About BOSF

Hey earthlings, if you want to go further than our suggestions above, the BOS offered numerous possibilities for you to get involved!


The Borneo Orangutan Survival (BOS) Foundation is an Indonesian non-profit organisation that is dedicated to realising the conservation of Bornean orangutans and their habitat, by working together with local people, the Ministry of Forestry of the Republic of Indonesia, and partner organisations around the world.  First established in 1991, the BOS Foundation started in response to the huge number of orangutans that were reported to have been driven out from their habitat. In the decades since, BOS Foundation has built two orangutan rehabilitation centres, one in Central Kalimantan located in Nyaru Menteng and one in East Kalimantan located in the reforested Samboja Lestari. Over the last three decades, we have been able to rescue over 2,000 orangutans and, in the present day, are taking care of more than 400 orangutans with the support of over 400 highly dedicated employees, varying in expertise in the areas of biodiversity conservation, primatology, ecology, forest rehabilitation, agroforestry, community empowerment, education, and orangutan veterinary care.   

The BOS Foundation is committed to protecting the future of the orangutan and its forest home through our programs in orangutan reintroduction, forest rehabilitation and conservation, community development, and lifelong sanctuary care for unreleasable animals. With working areas in both Central and East Kalimantan, two rehabilitation centres, three orangutan reintroduction sites, two large-scale reforestation projects, a wild orangutan protection and research program, widespread community development initiatives, and partner organisations operating across four continents, the BOS Foundation believes that complex problems require large-scale, innovative, and inclusive solutions. You can take an active role in this story by supporting the rehabilitation journey of our orangutans or one of the other BOS Foundation conservation activities! Together, we can ensure a brighter future for the Critically Endangered orangutan.

Three young orangutans with its carers at an orangutan school owned by BOSFT located at Kutai, East Kalimantan. Source: Antara/Regina Safri


What Can We Do to Support Orangutans Through the BOS Foundation? 

Short-term Care

  • Donate

1. Donation Pack

    • Rp 100.000 can provide fruit for 7 orangutans or plant a tree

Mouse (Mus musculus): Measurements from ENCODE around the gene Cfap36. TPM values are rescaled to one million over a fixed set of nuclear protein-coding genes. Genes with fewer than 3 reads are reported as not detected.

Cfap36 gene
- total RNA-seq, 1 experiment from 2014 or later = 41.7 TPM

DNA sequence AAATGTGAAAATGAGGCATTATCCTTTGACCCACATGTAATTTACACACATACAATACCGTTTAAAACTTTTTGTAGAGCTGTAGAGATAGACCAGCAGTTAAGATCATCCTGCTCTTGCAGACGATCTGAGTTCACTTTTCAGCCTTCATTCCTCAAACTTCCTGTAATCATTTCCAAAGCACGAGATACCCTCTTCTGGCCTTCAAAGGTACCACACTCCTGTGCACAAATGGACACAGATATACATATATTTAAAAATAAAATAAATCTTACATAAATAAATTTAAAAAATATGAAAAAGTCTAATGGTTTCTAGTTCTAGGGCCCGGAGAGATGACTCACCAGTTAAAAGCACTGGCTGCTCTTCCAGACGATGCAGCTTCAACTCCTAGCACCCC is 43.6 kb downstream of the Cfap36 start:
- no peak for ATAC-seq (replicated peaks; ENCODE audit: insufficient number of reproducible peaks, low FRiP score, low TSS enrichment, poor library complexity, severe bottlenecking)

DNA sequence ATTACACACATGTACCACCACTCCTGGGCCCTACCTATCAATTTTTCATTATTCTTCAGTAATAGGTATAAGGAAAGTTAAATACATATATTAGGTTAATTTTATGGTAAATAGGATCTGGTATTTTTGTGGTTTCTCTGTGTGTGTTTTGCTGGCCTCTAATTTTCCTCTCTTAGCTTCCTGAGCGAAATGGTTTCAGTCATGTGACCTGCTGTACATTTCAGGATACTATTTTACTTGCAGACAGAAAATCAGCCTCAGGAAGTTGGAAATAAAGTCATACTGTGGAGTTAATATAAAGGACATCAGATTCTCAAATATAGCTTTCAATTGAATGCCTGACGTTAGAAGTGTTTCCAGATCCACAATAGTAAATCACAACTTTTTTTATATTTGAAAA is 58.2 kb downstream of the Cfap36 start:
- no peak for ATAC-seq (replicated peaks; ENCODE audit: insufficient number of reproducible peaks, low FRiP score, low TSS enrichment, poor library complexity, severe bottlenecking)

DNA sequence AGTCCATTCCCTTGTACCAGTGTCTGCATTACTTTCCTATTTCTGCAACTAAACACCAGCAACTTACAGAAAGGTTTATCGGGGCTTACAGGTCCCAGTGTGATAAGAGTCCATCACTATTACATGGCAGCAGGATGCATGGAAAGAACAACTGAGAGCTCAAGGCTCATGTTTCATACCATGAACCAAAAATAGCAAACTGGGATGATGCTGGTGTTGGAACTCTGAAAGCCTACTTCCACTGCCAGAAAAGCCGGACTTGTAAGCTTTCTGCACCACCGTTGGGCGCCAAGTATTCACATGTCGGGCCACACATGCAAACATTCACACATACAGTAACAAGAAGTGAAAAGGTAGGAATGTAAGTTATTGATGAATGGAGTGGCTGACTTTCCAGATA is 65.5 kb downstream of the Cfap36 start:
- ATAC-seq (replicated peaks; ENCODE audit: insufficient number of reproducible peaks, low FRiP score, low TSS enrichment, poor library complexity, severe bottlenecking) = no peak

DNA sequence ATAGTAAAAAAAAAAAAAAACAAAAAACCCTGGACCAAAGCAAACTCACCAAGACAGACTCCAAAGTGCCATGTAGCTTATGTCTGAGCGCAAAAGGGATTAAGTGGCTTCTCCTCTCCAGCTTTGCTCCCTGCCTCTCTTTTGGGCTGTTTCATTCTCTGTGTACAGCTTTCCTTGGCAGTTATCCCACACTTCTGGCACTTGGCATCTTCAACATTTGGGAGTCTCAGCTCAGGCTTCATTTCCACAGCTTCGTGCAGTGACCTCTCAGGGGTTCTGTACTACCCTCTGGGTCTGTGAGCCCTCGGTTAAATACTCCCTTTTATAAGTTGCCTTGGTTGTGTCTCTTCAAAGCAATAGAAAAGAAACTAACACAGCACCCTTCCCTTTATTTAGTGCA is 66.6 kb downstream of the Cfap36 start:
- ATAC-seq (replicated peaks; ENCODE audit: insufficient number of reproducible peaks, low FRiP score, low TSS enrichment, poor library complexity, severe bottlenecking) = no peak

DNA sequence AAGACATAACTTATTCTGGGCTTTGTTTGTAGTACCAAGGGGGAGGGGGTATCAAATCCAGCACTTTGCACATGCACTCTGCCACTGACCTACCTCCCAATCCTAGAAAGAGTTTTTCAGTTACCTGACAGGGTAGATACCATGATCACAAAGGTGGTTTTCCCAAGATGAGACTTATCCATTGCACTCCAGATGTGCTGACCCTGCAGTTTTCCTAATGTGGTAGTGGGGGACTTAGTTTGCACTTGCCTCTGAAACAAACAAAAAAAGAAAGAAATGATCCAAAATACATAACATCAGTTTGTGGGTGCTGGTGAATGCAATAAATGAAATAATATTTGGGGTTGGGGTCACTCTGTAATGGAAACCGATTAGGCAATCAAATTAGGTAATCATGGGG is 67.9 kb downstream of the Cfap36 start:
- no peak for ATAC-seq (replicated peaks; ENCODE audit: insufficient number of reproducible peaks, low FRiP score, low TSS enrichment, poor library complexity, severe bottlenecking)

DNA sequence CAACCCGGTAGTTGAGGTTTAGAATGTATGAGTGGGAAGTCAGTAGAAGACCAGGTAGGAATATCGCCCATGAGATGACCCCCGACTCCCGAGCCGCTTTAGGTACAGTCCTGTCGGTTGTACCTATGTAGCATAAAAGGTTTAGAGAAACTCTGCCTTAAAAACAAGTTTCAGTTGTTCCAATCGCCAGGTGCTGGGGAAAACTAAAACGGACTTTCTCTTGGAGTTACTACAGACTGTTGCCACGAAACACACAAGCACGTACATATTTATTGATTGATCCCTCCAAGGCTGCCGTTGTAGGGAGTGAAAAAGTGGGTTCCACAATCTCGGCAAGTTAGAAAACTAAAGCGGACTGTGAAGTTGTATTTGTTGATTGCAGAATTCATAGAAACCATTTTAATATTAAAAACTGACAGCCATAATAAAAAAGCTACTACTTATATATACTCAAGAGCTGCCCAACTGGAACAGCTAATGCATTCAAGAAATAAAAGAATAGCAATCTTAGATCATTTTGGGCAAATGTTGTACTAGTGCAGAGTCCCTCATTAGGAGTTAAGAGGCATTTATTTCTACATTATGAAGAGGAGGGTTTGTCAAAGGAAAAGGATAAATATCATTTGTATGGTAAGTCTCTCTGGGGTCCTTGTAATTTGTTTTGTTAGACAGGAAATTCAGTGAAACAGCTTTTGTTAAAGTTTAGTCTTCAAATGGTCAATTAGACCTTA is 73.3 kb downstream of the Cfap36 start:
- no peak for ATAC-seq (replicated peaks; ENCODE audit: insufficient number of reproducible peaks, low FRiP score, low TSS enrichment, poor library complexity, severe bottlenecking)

• Rp 250.000 can buy equipment for the orangutans enrichment program
    • Rp 500.000 can provide a general health check-up for routine health screening of orangutans
    • Rp 1.000.000 can provide an orangutans food for 30 days
2. Donate as you wish

These two donation options can be done only once or regularly. You can go to the website and easily follow the instructions on the “Donate” button. The money goes for acquiring protected forests for the release of rehabilitated orangutans and aiding the team rescuing orangutans from conflict and the illegal pet trade, to supporting the dedicated surrogate mothers who nurture orangutan orphans at Forest School and helping the enrichment team and veterinary staff.

100% of donation supports the costs for the teams and activities based from the working areas including, but not limited to the Nyaru Menteng Orangutan Rehabilitation Centre, the Mawas Conservation Program, and  the Samboja Lestari Orangutan Rehabilitation Centre.
  • Support the product

Orangutan Shop is a gift shop for orangutan and wildlife lovers. And what's great about that is that every purchase supports the efforts, and this means that when we shop we are also working for orangutan conservation. The merchandising team has high standards in regards to quality and design.


Long-term Care

  • Adoption Programme

BOS Foundation has rehabilitation centres for the orangutans being cared for. We can contribute directly to helping the growth of orangutans by virtually adopting them. We will receive regular updates of the species that we choose about the rehabilitation progress and support their journey towards true freedom. Currently, there are 8 individuals that we can adopt:







Kopral & Shelton




By adopting one of the orangutans in BOS Foundation rehabilitation centres, we are supporting their around-the-clock care by the dedicated BOS Foundation team and other supporting activities. Orphaned orangutans learn their first, basic skills from surrogate human mothers, who play a vital role in preparing them for a life in the wild. We will also get the Adoption Welcome Pack that includes a personalised adoption certificate, a full background story, and an exclusive portrait photo.



Direktorat Jenderal Konservasi Sumber Daya Alam dan Ekosistem

Forum Orangutan Indonesia (FORINA)

International Union for Conservation of Nature (IUCN) Red List of Threatened Species

The Nature Conservancy (TNC)

Orangutan Foundation International (OFI)

Population and Habitat Viability Assessment (PHVA)

World Wildlife Fund (WWF)

Borneo Orangutan Survival Foundation (BOSF)

Orangutan Alliance


This article is written by E.J. Syamsy, Gentala Mahardika, Dewi Permatasari, and Cindy T.

We would also give tremendous thanks to BOSF team for their contribution and help.